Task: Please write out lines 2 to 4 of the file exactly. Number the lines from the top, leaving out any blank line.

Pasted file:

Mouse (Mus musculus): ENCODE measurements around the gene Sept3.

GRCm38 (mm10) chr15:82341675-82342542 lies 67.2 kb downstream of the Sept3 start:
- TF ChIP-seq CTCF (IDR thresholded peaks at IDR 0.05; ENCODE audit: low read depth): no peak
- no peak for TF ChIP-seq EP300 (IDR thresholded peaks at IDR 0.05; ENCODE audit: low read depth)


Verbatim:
GRCm38 (mm10) chr15:82341675-82342542 lies 67.2 kb downstream of the Sept3 start:
- TF ChIP-seq CTCF (IDR thresholded peaks at IDR 0.05; ENCODE audit: low read depth): no peak
- no peak for TF ChIP-seq EP300 (IDR thresholded peaks at IDR 0.05; ENCODE audit: low read depth)